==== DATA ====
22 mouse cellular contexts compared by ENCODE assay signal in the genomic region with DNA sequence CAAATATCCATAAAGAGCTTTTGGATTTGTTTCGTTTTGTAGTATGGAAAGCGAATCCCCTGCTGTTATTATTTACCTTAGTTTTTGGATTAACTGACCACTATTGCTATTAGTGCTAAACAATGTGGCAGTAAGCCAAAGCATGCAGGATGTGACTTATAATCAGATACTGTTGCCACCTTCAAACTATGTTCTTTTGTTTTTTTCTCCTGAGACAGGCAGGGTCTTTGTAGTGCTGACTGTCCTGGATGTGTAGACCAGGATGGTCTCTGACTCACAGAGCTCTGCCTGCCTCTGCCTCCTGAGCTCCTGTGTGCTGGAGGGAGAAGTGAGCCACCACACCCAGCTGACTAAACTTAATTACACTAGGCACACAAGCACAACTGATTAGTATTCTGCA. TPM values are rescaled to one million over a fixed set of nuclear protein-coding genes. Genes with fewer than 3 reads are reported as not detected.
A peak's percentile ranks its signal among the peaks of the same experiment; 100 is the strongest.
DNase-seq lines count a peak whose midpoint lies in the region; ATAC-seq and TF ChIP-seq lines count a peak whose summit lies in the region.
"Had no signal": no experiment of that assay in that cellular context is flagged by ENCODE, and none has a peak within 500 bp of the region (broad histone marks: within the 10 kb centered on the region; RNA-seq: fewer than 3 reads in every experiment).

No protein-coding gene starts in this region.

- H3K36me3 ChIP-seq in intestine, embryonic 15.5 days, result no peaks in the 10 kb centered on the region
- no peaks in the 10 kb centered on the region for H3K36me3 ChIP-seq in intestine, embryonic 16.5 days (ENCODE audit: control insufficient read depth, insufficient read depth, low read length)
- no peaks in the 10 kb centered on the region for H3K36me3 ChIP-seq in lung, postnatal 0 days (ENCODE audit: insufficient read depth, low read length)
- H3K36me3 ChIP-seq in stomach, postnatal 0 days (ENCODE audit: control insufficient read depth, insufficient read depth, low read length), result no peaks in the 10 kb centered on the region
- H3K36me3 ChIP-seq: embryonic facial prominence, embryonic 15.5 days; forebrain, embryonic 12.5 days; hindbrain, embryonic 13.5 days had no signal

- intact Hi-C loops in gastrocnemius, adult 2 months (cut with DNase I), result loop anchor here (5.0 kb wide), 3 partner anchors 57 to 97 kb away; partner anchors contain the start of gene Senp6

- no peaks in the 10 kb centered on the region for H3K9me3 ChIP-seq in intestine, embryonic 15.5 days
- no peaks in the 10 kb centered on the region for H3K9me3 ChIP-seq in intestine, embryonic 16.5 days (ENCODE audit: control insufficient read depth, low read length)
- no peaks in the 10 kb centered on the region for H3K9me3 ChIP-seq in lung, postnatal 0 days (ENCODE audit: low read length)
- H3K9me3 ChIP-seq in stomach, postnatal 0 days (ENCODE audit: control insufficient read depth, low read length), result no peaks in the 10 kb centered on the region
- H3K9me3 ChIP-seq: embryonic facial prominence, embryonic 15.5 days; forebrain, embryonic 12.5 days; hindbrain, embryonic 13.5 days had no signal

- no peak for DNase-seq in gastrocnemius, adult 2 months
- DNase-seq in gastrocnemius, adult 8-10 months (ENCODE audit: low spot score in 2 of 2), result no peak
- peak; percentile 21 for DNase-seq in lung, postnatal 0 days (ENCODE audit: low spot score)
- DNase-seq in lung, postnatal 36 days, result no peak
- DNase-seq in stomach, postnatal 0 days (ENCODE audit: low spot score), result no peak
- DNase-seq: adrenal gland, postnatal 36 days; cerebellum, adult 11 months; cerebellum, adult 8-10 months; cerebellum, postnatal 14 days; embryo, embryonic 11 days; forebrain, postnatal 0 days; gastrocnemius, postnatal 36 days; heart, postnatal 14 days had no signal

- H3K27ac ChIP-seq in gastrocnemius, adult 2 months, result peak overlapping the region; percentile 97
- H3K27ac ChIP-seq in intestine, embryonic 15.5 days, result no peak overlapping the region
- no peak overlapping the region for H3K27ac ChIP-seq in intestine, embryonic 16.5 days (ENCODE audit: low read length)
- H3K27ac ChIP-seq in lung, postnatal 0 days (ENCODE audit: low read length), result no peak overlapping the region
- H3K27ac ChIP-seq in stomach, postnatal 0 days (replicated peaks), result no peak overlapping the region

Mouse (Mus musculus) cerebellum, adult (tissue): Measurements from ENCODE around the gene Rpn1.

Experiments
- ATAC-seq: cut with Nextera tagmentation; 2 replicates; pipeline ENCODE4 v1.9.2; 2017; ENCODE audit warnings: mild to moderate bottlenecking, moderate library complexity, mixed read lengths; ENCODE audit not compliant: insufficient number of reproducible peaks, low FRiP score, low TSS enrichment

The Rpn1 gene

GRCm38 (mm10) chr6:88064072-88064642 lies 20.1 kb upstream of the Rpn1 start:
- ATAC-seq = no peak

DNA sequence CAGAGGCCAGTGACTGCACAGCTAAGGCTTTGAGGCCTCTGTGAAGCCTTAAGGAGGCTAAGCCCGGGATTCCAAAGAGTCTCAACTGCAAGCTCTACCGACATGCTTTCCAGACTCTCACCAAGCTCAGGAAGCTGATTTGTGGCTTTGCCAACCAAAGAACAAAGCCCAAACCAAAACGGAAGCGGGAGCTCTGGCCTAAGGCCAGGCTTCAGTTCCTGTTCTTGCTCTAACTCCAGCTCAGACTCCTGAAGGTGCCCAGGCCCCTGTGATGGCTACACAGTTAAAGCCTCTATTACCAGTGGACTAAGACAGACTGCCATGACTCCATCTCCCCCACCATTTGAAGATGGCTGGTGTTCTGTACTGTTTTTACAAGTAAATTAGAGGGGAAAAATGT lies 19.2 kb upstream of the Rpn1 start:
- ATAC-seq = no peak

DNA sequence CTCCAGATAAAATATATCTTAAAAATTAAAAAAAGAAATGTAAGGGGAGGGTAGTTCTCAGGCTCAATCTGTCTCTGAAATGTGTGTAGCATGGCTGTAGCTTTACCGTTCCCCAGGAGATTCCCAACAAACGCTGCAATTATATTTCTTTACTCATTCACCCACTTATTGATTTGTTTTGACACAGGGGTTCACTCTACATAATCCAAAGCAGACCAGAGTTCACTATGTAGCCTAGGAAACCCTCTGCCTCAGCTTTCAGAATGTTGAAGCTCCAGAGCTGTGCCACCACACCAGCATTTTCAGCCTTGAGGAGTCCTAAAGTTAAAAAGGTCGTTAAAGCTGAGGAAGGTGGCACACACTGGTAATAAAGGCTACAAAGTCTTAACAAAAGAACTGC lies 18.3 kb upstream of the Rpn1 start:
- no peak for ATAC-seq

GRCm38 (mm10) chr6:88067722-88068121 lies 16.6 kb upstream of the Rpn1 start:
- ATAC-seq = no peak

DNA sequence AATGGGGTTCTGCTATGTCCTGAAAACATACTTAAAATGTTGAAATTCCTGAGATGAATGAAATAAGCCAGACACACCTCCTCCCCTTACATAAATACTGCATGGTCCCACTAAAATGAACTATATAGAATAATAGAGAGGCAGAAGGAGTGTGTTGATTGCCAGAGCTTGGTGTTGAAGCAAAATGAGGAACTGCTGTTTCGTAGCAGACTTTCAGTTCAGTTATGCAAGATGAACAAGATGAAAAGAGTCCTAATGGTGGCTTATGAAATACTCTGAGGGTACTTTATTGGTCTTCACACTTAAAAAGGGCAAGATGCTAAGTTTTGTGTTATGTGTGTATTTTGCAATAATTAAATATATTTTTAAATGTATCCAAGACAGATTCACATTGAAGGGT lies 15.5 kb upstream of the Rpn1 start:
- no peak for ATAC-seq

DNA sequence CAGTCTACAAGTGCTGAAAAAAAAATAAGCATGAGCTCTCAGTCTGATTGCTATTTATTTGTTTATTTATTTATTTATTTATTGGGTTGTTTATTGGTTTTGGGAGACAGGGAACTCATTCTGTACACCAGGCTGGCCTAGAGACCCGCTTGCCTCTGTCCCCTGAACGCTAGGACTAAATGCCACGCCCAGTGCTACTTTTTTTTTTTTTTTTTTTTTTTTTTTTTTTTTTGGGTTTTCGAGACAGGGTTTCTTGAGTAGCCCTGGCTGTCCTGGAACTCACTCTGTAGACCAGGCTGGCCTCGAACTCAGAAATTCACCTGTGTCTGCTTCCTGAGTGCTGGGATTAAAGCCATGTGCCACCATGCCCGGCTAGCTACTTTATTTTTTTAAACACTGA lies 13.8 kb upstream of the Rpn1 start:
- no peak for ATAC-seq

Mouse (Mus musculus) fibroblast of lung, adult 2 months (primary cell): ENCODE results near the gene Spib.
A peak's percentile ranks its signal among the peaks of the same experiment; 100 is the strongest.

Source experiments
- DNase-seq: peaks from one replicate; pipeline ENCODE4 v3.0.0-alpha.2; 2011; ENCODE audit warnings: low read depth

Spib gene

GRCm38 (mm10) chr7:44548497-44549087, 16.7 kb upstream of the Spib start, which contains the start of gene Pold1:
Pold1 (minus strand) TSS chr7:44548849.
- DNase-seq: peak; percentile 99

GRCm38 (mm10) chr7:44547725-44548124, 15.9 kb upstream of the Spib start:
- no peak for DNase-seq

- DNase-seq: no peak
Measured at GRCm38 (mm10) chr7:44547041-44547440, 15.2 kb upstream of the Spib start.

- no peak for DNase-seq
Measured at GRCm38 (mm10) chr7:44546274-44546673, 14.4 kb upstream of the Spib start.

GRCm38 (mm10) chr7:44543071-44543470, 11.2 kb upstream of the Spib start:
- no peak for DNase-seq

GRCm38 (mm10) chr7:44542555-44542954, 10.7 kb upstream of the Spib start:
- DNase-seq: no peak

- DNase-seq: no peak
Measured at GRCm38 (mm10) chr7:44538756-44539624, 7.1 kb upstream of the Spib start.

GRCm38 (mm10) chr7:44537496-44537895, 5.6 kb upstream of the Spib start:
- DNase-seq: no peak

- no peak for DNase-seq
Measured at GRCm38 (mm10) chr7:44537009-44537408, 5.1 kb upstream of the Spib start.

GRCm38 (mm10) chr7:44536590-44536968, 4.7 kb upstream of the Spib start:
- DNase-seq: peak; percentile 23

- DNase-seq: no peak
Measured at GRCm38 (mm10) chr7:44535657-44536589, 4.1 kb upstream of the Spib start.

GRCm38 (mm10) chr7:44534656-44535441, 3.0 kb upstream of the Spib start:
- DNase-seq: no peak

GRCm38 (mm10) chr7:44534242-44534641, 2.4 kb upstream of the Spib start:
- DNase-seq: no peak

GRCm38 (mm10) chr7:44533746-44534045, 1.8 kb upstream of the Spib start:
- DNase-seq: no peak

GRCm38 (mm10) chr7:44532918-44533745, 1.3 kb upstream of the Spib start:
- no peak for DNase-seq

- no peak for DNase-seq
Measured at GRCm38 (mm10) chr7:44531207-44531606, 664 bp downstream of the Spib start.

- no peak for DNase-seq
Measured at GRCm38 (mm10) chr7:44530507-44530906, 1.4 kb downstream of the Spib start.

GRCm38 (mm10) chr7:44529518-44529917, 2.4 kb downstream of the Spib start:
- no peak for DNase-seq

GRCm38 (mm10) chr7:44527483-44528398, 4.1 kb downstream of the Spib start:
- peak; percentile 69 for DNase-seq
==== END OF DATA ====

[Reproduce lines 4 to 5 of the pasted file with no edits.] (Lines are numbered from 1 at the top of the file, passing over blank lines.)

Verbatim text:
"Had no signal": no experiment of that assay in that cellular context is flagged by ENCODE, and none has a peak within 500 bp of the region (broad histone marks: within the 10 kb centered on the region; RNA-seq: fewer than 3 reads in every experiment).

No protein-coding gene starts in this region.